The dynamics of TAD-like domains in single cells. a The cell-to-cell and cell-to-ensemble similarity of the deTOKI-predicted TAD-like domains. The single-cell data were from GM12878 [54] and compared to the ensemble in GM12878 and K562. Cell #16 was marked as it was in M/G1 phase. b The distribution of ensemble TAD boundaries over single cells. The control was set as a binomial distribution under the hypothesis that every ensemble TAD boundary has identical potential of being a single-cell TAD-like domain boundary. The vertical black lines marked 13 and 5 indicate the thresholds for the over- and under-represented boundaries in the cell population, respectively. c The distribution of bins among the classes “scSB-1,” “scSB-2,” “scSB-m,” and “absent.” The permutated control is shown in the boxplots. The distribution of H3K27me3 and H3K4me1 histone marks flanking the deTOKI-predicted single-cell-specific ensemble, scSB-m, scSB-1, and scSB-2 TAD-like domain boundaries are shown in d–g, respectively. The y-axis of panels d–g represents the mean number of peaks per bin with the same distance to the predicted TAD-like domain boundaries normalized by the average in the whole genome (MNPPB). The shadows represent 95% confidential intervals, as calculated by bootstrap. h The distribution of scSBs flanking the ensemble TAD boundaries. i The ROC curves of classification between scSB-1, scSB-2, and scSB-m based on either ChIP-seq peaks or the distance to the nearest ensemble boundaries. *P < 0.05, **P < 0.001, NS: not significant, two-sided Wilcoxon rank-sum test

Considering that TADs are conserved between cell types [14], two possible scenarios may explain the above high-level dynamics of the TAD-like domain structure in single cells. First, each individual cell employs a subset of the ensemble TADs. Second, each cell has a certain number of additional cell-specific TAD-like domains. To test which scenario is the more prevalent in the cell populations tested, we roughly defined three types of variations between TAD-like domains, namely, merge, split, and shift (see Additional file 2: Fig. S5c and “Methods”), where merge does not generate novel TAD-like domain boundaries, while split and shift do. Using chr1 as an example, we found, on average, 31.8%, 22.3%, and 26.6% of merge, split, and shift TAD-like domains, respectively (Additional file 2: Fig. S5c-e), implying that a notable number of TAD-like domain boundaries do not appear in the ensemble TAD structures. We term such boundaries as single-cell-specific boundaries (scSB). In the next two sections, we will sequentially discuss the dynamics of ensemble boundaries and scSBs.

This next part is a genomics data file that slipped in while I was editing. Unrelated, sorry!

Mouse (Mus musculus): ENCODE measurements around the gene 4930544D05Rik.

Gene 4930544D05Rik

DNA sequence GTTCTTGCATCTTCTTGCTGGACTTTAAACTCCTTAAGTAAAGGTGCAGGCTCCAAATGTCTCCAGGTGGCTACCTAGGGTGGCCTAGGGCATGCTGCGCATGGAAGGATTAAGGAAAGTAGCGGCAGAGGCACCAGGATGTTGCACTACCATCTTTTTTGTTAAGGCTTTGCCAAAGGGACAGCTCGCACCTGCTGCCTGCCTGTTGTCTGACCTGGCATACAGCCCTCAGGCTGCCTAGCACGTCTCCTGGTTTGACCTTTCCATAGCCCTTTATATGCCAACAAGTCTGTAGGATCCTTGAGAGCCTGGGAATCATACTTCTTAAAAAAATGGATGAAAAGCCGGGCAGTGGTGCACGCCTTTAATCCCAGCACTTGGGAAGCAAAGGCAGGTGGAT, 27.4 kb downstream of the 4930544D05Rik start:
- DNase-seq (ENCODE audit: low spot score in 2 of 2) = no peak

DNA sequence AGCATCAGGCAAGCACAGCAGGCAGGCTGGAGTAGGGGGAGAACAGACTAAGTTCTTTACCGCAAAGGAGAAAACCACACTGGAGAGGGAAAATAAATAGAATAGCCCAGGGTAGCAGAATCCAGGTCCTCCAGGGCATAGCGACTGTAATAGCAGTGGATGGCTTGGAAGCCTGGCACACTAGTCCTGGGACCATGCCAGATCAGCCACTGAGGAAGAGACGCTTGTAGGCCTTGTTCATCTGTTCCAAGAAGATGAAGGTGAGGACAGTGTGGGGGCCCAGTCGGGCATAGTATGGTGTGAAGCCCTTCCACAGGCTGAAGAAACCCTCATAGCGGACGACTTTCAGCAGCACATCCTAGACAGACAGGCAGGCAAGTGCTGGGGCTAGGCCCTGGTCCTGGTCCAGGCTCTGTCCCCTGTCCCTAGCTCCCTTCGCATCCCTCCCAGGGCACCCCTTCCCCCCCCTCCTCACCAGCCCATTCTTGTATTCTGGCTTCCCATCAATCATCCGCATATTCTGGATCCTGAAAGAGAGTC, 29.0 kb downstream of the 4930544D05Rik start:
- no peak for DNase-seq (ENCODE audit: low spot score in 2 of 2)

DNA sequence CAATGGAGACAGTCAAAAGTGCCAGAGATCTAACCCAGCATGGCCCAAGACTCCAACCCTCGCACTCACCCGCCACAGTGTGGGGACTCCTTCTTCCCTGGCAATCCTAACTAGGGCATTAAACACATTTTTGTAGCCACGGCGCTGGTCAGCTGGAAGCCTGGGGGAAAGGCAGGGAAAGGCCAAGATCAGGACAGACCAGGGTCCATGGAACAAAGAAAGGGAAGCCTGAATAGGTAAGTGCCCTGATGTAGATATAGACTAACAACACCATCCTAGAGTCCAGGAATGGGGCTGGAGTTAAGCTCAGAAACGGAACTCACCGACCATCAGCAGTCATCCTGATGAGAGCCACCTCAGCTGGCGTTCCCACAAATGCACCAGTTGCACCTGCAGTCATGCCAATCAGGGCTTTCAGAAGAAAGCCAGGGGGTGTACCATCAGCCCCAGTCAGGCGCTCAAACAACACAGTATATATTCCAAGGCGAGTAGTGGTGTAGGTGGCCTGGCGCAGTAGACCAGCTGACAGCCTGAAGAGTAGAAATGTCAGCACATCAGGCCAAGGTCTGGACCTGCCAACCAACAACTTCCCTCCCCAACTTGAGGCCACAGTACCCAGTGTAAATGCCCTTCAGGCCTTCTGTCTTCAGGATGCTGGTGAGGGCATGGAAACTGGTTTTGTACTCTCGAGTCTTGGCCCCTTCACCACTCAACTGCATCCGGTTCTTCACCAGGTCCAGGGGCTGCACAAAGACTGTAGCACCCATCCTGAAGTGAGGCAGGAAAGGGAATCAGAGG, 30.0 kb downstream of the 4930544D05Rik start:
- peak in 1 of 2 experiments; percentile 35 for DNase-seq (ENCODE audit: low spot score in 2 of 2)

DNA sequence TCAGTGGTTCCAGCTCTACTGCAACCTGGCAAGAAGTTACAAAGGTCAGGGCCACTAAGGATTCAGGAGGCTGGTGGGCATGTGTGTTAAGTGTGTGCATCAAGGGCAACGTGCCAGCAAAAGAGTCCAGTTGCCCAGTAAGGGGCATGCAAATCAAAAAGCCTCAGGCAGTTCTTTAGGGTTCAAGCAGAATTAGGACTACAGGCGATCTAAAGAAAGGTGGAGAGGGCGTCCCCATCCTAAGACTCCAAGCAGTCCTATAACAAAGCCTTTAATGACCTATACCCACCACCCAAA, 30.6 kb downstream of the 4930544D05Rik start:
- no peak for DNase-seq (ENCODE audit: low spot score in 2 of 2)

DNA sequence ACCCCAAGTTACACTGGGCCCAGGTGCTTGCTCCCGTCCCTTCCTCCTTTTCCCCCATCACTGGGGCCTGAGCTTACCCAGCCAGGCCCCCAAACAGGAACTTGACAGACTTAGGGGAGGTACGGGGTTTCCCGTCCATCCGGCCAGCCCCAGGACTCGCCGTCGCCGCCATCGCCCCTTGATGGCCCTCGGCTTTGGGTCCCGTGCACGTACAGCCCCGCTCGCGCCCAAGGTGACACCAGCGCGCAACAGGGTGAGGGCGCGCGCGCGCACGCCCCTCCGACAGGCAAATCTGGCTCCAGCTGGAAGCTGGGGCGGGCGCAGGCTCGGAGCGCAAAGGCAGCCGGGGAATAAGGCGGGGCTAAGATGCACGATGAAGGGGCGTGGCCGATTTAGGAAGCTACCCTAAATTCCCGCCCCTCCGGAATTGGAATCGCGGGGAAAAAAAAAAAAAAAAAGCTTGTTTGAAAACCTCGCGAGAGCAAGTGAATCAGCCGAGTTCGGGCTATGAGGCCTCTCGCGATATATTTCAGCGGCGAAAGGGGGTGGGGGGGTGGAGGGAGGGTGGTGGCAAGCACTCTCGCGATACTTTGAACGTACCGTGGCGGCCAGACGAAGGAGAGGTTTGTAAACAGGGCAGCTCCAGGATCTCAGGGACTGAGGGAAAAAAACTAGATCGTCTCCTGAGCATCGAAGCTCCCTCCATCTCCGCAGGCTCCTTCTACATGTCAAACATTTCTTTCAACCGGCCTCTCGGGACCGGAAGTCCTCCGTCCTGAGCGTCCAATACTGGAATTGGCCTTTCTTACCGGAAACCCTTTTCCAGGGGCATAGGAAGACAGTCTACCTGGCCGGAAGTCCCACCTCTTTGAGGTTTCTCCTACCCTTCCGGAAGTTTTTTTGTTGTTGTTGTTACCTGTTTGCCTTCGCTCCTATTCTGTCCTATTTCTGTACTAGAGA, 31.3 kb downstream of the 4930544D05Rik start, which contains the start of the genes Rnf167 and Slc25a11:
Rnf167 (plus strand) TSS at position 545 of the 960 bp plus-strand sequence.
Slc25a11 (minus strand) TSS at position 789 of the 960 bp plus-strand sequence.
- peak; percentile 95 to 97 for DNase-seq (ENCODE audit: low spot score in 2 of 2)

Unnested ensemble TADs were frequently seen in single GM12878 cells.